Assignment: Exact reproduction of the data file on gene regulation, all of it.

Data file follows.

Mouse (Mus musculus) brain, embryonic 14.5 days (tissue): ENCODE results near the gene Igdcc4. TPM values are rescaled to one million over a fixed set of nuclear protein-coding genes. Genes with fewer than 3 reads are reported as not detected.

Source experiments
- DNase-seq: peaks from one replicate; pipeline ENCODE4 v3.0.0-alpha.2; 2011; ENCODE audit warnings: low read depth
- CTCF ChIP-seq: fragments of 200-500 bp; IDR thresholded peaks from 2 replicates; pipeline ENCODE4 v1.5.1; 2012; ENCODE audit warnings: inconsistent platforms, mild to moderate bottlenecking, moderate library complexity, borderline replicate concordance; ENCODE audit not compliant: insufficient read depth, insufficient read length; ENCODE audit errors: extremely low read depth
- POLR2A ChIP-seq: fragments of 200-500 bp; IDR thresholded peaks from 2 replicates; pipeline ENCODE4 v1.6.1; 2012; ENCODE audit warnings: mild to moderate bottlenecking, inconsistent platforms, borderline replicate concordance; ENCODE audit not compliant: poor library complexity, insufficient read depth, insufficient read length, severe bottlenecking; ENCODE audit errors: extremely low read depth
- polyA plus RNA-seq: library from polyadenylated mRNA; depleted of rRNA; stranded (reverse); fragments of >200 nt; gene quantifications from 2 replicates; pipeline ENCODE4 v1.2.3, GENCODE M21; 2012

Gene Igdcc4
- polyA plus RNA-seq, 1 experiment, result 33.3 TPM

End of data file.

Mouse (Mus musculus) brain, embryonic 14.5 days (tissue): ENCODE results near the gene Igdcc4. TPM values are rescaled to one million over a fixed set of nuclear protein-coding genes. Genes with fewer than 3 reads are reported as not detected.

Source experiments
- DNase-seq: peaks from one replicate; pipeline ENCODE4 v3.0.0-alpha.2; 2011; ENCODE audit warnings: low read depth
- CTCF ChIP-seq: fragments of 200-500 bp; IDR thresholded peaks from 2 replicates; pipeline ENCODE4 v1.5.1; 2012; ENCODE audit warnings: inconsistent platforms, mild to moderate bottlenecking, moderate library complexity, borderline replicate concordance; ENCODE audit not compliant: insufficient read depth, insufficient read length; ENCODE audit errors: extremely low read depth
- POLR2A ChIP-seq: fragments of 200-500 bp; IDR thresholded peaks from 2 replicates; pipeline ENCODE4 v1.6.1; 2012; ENCODE audit warnings: mild to moderate bottlenecking, inconsistent platforms, borderline replicate concordance; ENCODE audit not compliant: poor library complexity, insufficient read depth, insufficient read length, severe bottlenecking; ENCODE audit errors: extremely low read depth
- polyA plus RNA-seq: library from polyadenylated mRNA; depleted of rRNA; stranded (reverse); fragments of >200 nt; gene quantifications from 2 replicates; pipeline ENCODE4 v1.2.3, GENCODE M21; 2012

Gene Igdcc4
- polyA plus RNA-seq, 1 experiment, result 33.3 TPM